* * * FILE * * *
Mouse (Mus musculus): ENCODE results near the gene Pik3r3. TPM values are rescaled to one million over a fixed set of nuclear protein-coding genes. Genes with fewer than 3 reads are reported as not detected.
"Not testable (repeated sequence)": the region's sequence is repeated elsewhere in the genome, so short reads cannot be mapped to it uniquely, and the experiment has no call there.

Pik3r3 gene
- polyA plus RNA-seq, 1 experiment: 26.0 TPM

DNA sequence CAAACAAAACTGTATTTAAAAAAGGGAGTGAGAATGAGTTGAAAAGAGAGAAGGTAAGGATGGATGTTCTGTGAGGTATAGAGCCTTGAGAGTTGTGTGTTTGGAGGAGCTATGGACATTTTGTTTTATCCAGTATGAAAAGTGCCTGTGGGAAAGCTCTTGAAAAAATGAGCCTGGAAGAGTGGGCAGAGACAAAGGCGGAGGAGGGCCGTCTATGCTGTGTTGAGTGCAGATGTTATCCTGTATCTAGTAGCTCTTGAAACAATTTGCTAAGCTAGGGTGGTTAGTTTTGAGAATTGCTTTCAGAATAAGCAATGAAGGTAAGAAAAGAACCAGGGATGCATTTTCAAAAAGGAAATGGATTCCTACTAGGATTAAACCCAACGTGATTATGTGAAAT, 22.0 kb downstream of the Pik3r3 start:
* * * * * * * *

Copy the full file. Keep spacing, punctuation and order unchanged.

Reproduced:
Mouse (Mus musculus): ENCODE results near the gene Pik3r3. TPM values are rescaled to one million over a fixed set of nuclear protein-coding genes. Genes with fewer than 3 reads are reported as not detected.
"Not testable (repeated sequence)": the region's sequence is repeated elsewhere in the genome, so short reads cannot be mapped to it uniquely, and the experiment has no call there.

Pik3r3 gene
- polyA plus RNA-seq, 1 experiment: 26.0 TPM

DNA sequence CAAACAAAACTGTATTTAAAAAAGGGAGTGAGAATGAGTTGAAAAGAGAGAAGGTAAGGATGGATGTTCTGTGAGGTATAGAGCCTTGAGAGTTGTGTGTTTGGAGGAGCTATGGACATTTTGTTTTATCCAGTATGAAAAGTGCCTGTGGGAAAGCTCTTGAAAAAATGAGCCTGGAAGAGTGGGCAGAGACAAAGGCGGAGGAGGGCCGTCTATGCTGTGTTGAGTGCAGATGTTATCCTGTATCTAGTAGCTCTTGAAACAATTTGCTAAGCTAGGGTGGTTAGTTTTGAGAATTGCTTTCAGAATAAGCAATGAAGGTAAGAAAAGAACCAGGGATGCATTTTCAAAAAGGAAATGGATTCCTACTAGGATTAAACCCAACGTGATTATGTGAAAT, 22.0 kb downstream of the Pik3r3 start: